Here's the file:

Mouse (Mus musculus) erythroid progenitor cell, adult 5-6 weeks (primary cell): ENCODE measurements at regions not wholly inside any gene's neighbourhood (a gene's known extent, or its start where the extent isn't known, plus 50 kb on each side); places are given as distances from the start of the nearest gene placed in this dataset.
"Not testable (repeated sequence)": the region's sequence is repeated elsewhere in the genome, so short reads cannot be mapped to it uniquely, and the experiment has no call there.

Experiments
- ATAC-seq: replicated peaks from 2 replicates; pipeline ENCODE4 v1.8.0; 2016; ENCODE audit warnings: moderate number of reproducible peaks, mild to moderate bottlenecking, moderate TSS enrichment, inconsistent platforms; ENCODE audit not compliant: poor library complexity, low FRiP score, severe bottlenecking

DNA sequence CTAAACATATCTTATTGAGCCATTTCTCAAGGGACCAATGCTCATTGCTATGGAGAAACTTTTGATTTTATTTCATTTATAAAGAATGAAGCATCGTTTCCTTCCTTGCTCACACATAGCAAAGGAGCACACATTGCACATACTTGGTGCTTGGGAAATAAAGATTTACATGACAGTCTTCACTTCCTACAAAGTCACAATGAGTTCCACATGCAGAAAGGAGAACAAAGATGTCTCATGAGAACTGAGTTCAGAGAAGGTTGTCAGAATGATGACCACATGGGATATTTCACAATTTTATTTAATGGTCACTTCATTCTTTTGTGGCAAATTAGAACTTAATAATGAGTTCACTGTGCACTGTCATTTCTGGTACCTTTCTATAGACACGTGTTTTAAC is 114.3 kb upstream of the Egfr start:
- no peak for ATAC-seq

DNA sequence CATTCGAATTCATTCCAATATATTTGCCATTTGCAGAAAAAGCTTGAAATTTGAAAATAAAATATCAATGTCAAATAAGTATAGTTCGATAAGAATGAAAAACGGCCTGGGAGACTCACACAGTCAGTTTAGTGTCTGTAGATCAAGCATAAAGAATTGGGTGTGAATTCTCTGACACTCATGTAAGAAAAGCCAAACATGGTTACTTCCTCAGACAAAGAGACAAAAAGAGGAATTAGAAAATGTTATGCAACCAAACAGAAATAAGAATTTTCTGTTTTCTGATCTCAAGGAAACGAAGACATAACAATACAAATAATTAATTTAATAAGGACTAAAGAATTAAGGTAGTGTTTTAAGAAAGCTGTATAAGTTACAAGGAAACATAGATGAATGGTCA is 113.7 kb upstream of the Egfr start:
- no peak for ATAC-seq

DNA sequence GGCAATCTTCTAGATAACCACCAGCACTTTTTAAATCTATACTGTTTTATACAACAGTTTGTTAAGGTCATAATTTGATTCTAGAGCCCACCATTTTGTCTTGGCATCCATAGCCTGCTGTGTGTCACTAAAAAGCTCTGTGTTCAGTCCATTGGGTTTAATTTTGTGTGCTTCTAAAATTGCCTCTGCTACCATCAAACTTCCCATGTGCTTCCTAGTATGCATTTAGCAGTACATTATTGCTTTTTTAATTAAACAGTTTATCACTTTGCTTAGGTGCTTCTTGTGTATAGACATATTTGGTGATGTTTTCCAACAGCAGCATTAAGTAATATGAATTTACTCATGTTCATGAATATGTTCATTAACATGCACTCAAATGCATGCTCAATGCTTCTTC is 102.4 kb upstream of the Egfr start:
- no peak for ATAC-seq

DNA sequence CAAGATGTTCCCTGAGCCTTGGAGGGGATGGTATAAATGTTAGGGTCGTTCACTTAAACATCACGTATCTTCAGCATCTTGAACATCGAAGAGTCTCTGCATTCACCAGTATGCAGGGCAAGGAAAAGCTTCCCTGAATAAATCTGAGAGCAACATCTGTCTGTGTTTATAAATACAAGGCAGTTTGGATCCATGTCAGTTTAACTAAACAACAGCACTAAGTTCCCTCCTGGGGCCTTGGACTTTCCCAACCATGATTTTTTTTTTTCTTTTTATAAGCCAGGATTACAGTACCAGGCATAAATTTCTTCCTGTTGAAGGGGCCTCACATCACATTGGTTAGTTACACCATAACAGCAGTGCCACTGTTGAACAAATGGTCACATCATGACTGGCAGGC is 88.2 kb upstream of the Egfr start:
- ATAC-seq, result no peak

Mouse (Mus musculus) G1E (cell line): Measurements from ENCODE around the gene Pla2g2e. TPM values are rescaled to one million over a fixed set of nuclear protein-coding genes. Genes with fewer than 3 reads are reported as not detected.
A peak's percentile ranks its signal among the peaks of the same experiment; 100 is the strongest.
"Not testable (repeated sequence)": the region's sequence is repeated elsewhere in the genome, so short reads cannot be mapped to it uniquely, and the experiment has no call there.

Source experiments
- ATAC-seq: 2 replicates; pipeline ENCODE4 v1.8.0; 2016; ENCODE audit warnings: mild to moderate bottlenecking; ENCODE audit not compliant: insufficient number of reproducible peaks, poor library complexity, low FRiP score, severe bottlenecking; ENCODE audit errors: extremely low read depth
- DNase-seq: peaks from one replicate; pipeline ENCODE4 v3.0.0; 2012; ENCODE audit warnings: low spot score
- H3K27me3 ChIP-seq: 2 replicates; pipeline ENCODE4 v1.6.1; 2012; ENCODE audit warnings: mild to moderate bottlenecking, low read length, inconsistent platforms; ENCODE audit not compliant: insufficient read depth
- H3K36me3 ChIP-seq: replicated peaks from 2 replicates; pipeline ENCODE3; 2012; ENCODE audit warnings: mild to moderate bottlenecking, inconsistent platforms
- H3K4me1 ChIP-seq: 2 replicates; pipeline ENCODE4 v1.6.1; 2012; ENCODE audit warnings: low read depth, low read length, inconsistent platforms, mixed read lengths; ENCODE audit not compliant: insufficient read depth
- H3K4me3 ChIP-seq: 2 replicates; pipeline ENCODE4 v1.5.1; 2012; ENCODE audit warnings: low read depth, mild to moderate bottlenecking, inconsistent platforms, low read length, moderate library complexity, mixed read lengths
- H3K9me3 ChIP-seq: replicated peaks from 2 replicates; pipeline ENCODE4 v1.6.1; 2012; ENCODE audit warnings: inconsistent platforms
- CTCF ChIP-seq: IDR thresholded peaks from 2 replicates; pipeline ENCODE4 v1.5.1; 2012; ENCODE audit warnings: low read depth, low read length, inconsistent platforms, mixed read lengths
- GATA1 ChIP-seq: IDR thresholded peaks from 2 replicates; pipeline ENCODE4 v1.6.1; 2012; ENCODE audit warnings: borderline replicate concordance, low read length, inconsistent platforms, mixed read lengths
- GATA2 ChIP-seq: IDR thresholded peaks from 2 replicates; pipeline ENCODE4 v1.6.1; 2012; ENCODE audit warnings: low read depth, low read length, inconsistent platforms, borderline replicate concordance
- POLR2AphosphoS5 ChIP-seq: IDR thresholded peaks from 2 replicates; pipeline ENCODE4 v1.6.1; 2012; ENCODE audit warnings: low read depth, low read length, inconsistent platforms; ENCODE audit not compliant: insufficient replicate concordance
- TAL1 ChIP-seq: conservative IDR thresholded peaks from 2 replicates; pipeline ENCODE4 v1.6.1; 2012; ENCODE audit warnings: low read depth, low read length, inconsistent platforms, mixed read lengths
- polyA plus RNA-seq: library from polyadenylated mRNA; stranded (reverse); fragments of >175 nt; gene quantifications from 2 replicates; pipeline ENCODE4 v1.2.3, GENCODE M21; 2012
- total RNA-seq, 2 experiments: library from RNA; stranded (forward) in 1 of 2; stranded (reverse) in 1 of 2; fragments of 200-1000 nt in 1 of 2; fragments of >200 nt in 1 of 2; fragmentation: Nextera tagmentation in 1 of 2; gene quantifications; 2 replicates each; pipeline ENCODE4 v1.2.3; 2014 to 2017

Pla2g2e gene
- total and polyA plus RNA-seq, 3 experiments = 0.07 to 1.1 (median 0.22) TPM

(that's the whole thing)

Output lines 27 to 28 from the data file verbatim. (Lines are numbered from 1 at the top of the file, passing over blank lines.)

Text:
- POLR2AphosphoS5 ChIP-seq: IDR thresholded peaks from 2 replicates; pipeline ENCODE4 v1.6.1; 2012; ENCODE audit warnings: low read depth, low read length, inconsistent platforms; ENCODE audit not compliant: insufficient replicate concordance
- TAL1 ChIP-seq: conservative IDR thresholded peaks from 2 replicates; pipeline ENCODE4 v1.6.1; 2012; ENCODE audit warnings: low read depth, low read length, inconsistent platforms, mixed read lengths